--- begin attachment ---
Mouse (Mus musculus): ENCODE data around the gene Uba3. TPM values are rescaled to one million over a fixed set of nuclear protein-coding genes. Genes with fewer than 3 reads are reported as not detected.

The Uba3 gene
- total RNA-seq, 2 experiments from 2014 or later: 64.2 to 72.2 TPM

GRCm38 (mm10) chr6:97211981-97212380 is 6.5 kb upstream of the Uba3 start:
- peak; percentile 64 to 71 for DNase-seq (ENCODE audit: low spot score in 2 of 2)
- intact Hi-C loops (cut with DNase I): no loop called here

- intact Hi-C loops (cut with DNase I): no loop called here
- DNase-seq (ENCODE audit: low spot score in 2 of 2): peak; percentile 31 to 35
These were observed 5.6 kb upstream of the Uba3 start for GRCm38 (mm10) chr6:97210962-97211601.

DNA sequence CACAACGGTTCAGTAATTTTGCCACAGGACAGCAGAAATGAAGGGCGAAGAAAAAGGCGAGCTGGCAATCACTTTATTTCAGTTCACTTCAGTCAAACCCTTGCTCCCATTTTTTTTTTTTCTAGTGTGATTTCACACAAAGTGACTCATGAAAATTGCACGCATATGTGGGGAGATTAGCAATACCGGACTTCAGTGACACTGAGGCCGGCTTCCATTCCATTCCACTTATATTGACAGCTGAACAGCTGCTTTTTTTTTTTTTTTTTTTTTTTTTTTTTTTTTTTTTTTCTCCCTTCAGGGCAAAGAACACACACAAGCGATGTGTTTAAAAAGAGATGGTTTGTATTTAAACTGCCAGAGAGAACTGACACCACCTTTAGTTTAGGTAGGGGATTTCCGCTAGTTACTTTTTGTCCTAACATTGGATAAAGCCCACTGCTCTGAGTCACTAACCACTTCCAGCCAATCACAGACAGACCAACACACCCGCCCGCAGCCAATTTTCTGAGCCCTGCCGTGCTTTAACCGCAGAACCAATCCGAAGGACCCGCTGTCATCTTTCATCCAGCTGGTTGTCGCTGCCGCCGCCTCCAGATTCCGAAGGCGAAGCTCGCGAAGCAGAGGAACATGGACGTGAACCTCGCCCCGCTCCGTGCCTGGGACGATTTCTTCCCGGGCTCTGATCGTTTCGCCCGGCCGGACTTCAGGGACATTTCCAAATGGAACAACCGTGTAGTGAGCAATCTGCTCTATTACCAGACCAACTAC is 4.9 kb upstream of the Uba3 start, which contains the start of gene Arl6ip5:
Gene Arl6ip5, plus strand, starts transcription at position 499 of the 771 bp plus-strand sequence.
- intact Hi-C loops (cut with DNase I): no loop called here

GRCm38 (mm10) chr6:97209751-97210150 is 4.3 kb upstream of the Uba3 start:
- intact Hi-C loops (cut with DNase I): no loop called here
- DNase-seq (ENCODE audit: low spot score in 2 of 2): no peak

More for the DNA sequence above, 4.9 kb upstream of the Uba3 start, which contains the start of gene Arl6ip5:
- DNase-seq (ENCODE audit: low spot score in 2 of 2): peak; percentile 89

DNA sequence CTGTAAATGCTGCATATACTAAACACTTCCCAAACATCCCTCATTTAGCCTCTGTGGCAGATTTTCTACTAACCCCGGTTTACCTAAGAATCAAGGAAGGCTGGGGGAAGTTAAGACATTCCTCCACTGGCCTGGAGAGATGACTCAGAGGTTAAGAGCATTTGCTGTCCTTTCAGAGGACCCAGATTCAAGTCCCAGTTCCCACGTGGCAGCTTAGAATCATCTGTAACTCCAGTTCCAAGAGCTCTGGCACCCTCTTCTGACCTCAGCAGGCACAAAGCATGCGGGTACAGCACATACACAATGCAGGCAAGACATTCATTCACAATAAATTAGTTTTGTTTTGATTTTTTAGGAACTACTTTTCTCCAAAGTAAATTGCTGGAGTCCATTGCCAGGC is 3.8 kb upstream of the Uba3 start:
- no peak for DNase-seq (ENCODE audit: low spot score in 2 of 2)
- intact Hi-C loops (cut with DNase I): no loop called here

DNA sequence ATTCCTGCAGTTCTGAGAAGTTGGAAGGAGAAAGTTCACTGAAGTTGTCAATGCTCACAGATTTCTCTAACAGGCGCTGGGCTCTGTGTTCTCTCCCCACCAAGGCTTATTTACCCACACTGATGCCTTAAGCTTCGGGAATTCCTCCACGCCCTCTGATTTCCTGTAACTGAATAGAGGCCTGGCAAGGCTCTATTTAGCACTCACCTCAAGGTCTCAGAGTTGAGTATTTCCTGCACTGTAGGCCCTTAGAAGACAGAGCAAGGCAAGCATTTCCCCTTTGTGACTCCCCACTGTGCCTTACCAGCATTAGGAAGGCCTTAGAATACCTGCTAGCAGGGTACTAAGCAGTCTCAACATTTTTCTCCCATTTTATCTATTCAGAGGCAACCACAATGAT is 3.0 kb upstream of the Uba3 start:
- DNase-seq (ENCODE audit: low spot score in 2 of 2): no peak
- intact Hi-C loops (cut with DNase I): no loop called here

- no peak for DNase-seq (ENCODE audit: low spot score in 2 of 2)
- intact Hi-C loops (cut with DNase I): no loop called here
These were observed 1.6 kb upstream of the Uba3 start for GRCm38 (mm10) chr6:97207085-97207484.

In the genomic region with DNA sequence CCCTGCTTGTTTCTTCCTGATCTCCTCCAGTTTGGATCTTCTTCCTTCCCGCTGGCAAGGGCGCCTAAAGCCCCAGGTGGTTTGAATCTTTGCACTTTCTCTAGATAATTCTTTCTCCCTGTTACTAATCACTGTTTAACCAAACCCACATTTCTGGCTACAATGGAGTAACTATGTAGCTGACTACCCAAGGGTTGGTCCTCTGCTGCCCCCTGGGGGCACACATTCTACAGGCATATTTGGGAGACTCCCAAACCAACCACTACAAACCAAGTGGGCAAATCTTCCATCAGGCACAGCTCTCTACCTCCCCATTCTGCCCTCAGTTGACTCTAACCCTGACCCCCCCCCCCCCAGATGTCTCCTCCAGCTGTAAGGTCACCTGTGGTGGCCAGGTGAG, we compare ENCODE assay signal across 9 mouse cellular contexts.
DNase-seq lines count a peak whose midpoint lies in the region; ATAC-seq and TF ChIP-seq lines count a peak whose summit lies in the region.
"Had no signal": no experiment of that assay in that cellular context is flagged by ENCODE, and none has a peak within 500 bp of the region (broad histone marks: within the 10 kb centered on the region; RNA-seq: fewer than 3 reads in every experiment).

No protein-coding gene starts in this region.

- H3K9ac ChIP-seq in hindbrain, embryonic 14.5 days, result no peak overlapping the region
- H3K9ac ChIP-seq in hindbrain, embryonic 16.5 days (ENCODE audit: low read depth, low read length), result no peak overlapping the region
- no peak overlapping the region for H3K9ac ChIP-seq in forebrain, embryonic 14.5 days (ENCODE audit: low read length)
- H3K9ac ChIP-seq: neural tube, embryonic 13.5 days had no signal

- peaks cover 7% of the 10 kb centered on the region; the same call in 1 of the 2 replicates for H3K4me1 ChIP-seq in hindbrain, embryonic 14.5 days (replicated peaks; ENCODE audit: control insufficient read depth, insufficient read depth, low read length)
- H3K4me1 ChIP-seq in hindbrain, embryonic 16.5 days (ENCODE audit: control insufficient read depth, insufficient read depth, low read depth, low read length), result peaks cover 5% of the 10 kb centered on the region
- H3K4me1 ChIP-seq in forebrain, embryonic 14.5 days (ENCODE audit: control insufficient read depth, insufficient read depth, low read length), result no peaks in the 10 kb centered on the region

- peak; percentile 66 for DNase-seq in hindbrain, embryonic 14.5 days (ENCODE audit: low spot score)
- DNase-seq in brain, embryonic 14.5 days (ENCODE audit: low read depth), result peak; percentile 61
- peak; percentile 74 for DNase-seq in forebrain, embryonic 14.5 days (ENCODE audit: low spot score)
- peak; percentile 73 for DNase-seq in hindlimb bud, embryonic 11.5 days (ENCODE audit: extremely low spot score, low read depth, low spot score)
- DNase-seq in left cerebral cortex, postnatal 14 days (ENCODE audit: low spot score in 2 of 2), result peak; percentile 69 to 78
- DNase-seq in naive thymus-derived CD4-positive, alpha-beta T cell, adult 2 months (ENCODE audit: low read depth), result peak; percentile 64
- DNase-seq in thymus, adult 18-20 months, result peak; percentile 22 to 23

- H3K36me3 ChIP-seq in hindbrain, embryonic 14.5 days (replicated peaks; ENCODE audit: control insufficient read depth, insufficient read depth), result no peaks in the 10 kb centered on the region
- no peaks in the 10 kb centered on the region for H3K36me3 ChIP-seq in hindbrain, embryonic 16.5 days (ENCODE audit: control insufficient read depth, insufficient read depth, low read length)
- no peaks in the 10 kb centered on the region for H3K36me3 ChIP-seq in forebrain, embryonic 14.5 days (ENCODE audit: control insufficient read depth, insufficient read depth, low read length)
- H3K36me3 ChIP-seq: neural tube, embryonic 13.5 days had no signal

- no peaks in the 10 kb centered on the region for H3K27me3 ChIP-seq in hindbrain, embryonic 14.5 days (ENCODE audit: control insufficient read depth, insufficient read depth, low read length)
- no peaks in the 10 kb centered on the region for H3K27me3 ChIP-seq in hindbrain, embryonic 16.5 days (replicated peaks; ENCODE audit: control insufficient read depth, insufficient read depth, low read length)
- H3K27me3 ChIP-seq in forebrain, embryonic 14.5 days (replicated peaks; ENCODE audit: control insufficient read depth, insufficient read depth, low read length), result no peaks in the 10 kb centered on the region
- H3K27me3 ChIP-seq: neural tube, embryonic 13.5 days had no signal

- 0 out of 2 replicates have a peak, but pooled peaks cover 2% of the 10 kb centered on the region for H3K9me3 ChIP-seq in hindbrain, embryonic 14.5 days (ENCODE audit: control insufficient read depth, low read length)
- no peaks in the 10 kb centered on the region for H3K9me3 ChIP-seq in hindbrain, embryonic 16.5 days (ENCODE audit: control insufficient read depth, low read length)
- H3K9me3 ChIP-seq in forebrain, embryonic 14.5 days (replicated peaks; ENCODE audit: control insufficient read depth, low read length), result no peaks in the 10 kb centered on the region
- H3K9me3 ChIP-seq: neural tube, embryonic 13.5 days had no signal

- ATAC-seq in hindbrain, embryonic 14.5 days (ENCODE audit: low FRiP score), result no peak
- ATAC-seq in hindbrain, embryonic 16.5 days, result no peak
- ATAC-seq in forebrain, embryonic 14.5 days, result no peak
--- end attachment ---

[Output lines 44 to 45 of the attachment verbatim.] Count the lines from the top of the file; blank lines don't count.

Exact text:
- DNase-seq in thymus, adult 18-20 months, result peak; percentile 22 to 23

- H3K36me3 ChIP-seq in hindbrain, embryonic 14.5 days (replicated peaks; ENCODE audit: control insufficient read depth, insufficient read depth), result no peaks in the 10 kb centered on the region